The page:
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Smokey
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« Reply #19 on: February 17, 2010, 12:51:38 PM »

Wouldn't that be the actual case also? Harmonica holds his older brother up for what 4 maybe 6 hours. The older brother knows he's exausted, knows
there is no way out of this situation so he gives Frank a cursing and kicks his younger brother away. Seems logical to me.

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SeanSeanSean
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« Reply #20 on: February 20, 2010, 08:23:30 AM »

Wouldn't that be the actual case also? Harmonica holds his older brother up for what 4 maybe 6 hours. The older brother knows he's exausted, knows
there is no way out of this situation so he gives Frank a cursing and kicks his younger brother away. Seems logical to me.
I'll buy Leone's stratagy to completly exhaust his players with his legendary endless retakes. A good way to create a realistic scene with non professional actors.
But the kick out. I'm sorry. I just don't see it.
When you see the disconnect between Bro's feet and young H's shoulders, Bro's legs are too limp in my opinion to have just a moment earlier propelled the kid to his knees and to the ground. Even hung, there would still be spring in them there legs a second later. But no force is apparent in those legs, just limp noodles.
Is'nt Harmonica's hate for Frank for putting him up to this, added to the guilt Frank made him feel for virtually killing his brother be the perfect recepie for revenge of the worst type? Pure genius.

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« Reply #21 on: February 22, 2010, 09:59:19 PM »

I agree about Carpenter but QT should be kept far away from the commentary track.


Agreed. He never comes off very well when talking about films he loves.
Gets dates wrong/mixes up actors/Makes Things up/etc.
If anything John Landis should have been on the track, at least he was there as a stuntman.

Is it possible that Frank, in his younger/sloppier years, would allow witnesses to flee unscathed?

« Last Edit: February 22, 2010, 10:01:01 PM by The Firecracker » Logged



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« Reply #22 on: February 23, 2010, 01:28:38 AM »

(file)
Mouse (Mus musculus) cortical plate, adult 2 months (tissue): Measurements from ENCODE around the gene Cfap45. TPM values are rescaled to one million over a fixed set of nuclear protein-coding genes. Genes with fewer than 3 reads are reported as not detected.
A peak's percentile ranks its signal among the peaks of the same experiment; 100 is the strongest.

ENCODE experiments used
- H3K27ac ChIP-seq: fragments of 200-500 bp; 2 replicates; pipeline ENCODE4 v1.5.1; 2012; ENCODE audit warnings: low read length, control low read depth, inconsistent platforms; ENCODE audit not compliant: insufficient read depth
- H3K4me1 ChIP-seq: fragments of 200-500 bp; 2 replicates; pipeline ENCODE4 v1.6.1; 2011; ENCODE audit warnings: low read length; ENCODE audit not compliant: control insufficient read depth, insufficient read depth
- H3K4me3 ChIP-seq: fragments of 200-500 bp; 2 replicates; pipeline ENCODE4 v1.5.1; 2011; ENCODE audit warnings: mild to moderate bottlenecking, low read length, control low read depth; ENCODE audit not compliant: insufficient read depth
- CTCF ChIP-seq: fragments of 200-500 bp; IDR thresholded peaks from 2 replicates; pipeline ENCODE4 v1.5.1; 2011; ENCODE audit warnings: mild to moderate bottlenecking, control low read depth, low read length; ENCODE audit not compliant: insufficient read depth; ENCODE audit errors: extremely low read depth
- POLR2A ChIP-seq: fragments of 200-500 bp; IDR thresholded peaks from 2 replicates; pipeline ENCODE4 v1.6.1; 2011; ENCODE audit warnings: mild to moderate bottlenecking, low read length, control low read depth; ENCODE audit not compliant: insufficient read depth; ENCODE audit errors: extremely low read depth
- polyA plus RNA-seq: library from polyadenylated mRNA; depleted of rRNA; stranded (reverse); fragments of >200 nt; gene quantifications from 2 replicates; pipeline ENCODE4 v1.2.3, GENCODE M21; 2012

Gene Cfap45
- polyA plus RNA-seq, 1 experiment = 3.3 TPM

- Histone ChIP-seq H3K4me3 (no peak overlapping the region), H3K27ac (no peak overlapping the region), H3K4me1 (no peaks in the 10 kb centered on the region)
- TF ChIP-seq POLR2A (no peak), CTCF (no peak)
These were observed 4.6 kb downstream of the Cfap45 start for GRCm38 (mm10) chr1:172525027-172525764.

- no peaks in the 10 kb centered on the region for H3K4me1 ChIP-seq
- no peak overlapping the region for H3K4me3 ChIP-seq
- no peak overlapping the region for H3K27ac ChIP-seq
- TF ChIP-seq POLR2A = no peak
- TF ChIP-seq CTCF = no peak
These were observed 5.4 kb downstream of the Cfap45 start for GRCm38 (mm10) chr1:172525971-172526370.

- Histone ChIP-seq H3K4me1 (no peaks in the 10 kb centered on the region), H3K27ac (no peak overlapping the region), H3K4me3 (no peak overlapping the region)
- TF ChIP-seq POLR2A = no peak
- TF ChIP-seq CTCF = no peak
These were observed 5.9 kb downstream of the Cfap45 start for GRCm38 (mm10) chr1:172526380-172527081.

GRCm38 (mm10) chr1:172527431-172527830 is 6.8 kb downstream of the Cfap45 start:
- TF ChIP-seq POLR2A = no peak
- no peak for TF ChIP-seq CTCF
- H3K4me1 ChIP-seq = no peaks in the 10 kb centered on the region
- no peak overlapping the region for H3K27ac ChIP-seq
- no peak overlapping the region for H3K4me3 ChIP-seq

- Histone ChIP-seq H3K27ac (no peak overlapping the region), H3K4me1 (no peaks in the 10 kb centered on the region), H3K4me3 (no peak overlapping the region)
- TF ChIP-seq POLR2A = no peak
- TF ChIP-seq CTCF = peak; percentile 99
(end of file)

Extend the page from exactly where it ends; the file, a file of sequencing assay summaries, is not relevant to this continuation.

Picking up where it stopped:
What if Frank thought he had (indirectly) killed Harmonica, too? Picture this: Harmonica must have been holding his brother there for hours, in the sun. When he falls that's because he's stretched his strength to the max, he might quite possibly even faint. So Frank and his gang leave him in the middle of a desert totally exhausted... No wonder he is surprised to see Harmonica again!

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« Reply #23 on: February 23, 2010, 10:44:39 AM »

Is it possible that Frank, in his younger/sloppier years, would allow witnesses to flee unscathed?

He kills McBain's son only after his identity is revealed. Only fair to guess he was probably more sure of himself at a younger age: could have seen it as a challenge. Actually, we don't even know whether H knows Frank's identity when Frank hangs his brother.

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SeanSeanSean
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« Reply #24 on: February 26, 2010, 06:49:41 PM »

... Actually, we don't even know whether H knows Frank's identity when Frank hangs his brother.
Maybe, but during the whole set up for the hanging this is all done by strangers to Harmonica? Unlikely. Besides the brother knows enough to call Frank by is other name ... son of a b...
Anyway, if he did'nt know Frank at the hanging, Harmonica sure caught up, to the point of knowing of other killings done by Frank. (Calder Benson, etc...)

« Last Edit: February 27, 2010, 08:33:47 AM by SeanSeanSean » Logged

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« Reply #25 on: February 26, 2010, 10:48:04 PM »

Maybe, but during the whole set up for the hanging this is all done by strangers to Harmonica? Unlikely.

Why? We don't know anything about what went on before and why the brother is hung. Harmonica could have been there by chance just as McBain's son or as Stevens' son in GBU. These two don't know anything about their fathers' business: why should H?